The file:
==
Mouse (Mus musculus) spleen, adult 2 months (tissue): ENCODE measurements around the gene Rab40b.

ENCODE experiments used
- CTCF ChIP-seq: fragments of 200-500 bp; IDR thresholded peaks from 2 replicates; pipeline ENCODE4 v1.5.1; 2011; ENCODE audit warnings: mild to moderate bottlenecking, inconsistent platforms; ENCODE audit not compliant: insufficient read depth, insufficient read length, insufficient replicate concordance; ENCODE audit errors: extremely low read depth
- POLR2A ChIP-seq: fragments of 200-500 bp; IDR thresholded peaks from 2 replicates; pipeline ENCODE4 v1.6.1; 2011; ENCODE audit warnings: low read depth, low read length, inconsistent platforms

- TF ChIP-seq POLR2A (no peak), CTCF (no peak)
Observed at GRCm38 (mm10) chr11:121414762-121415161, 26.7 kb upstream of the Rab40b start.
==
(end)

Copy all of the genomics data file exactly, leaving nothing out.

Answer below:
Mouse (Mus musculus) spleen, adult 2 months (tissue): ENCODE measurements around the gene Rab40b.

ENCODE experiments used
- CTCF ChIP-seq: fragments of 200-500 bp; IDR thresholded peaks from 2 replicates; pipeline ENCODE4 v1.5.1; 2011; ENCODE audit warnings: mild to moderate bottlenecking, inconsistent platforms; ENCODE audit not compliant: insufficient read depth, insufficient read length, insufficient replicate concordance; ENCODE audit errors: extremely low read depth
- POLR2A ChIP-seq: fragments of 200-500 bp; IDR thresholded peaks from 2 replicates; pipeline ENCODE4 v1.6.1; 2011; ENCODE audit warnings: low read depth, low read length, inconsistent platforms

- TF ChIP-seq POLR2A (no peak), CTCF (no peak)
Observed at GRCm38 (mm10) chr11:121414762-121415161, 26.7 kb upstream of the Rab40b start.